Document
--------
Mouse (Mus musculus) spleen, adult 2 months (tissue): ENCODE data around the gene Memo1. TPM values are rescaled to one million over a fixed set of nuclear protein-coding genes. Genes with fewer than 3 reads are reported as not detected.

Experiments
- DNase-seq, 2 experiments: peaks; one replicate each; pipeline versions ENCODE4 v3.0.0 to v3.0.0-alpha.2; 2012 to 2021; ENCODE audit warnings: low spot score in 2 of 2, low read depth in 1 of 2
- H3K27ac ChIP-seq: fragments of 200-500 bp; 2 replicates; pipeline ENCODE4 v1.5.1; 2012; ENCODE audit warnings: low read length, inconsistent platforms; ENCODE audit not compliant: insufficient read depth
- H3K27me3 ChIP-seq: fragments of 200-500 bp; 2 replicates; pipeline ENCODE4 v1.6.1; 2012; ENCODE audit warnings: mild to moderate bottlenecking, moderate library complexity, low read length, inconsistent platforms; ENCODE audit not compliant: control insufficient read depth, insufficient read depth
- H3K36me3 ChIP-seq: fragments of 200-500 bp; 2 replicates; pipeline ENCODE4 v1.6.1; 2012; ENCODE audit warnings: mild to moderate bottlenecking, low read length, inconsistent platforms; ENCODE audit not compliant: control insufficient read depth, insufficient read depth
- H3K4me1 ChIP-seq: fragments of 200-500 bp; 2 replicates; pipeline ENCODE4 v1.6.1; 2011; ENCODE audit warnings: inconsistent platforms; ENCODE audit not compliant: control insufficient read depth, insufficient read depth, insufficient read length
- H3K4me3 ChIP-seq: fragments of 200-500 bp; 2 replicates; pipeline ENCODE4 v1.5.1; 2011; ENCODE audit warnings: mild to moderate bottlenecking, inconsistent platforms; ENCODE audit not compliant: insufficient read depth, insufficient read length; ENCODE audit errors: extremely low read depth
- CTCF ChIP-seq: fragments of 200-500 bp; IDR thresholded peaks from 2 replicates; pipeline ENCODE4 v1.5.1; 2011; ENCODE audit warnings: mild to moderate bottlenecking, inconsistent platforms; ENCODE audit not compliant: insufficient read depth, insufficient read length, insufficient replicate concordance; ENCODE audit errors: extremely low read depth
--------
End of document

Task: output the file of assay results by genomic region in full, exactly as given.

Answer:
Mouse (Mus musculus) spleen, adult 2 months (tissue): ENCODE data around the gene Memo1. TPM values are rescaled to one million over a fixed set of nuclear protein-coding genes. Genes with fewer than 3 reads are reported as not detected.

Experiments
- DNase-seq, 2 experiments: peaks; one replicate each; pipeline versions ENCODE4 v3.0.0 to v3.0.0-alpha.2; 2012 to 2021; ENCODE audit warnings: low spot score in 2 of 2, low read depth in 1 of 2
- H3K27ac ChIP-seq: fragments of 200-500 bp; 2 replicates; pipeline ENCODE4 v1.5.1; 2012; ENCODE audit warnings: low read length, inconsistent platforms; ENCODE audit not compliant: insufficient read depth
- H3K27me3 ChIP-seq: fragments of 200-500 bp; 2 replicates; pipeline ENCODE4 v1.6.1; 2012; ENCODE audit warnings: mild to moderate bottlenecking, moderate library complexity, low read length, inconsistent platforms; ENCODE audit not compliant: control insufficient read depth, insufficient read depth
- H3K36me3 ChIP-seq: fragments of 200-500 bp; 2 replicates; pipeline ENCODE4 v1.6.1; 2012; ENCODE audit warnings: mild to moderate bottlenecking, low read length, inconsistent platforms; ENCODE audit not compliant: control insufficient read depth, insufficient read depth
- H3K4me1 ChIP-seq: fragments of 200-500 bp; 2 replicates; pipeline ENCODE4 v1.6.1; 2011; ENCODE audit warnings: inconsistent platforms; ENCODE audit not compliant: control insufficient read depth, insufficient read depth, insufficient read length
- H3K4me3 ChIP-seq: fragments of 200-500 bp; 2 replicates; pipeline ENCODE4 v1.5.1; 2011; ENCODE audit warnings: mild to moderate bottlenecking, inconsistent platforms; ENCODE audit not compliant: insufficient read depth, insufficient read length; ENCODE audit errors: extremely low read depth
- CTCF ChIP-seq: fragments of 200-500 bp; IDR thresholded peaks from 2 replicates; pipeline ENCODE4 v1.5.1; 2011; ENCODE audit warnings: mild to moderate bottlenecking, inconsistent platforms; ENCODE audit not compliant: insufficient read depth, insufficient read length, insufficient replicate concordance; ENCODE audit errors: extremely low read depth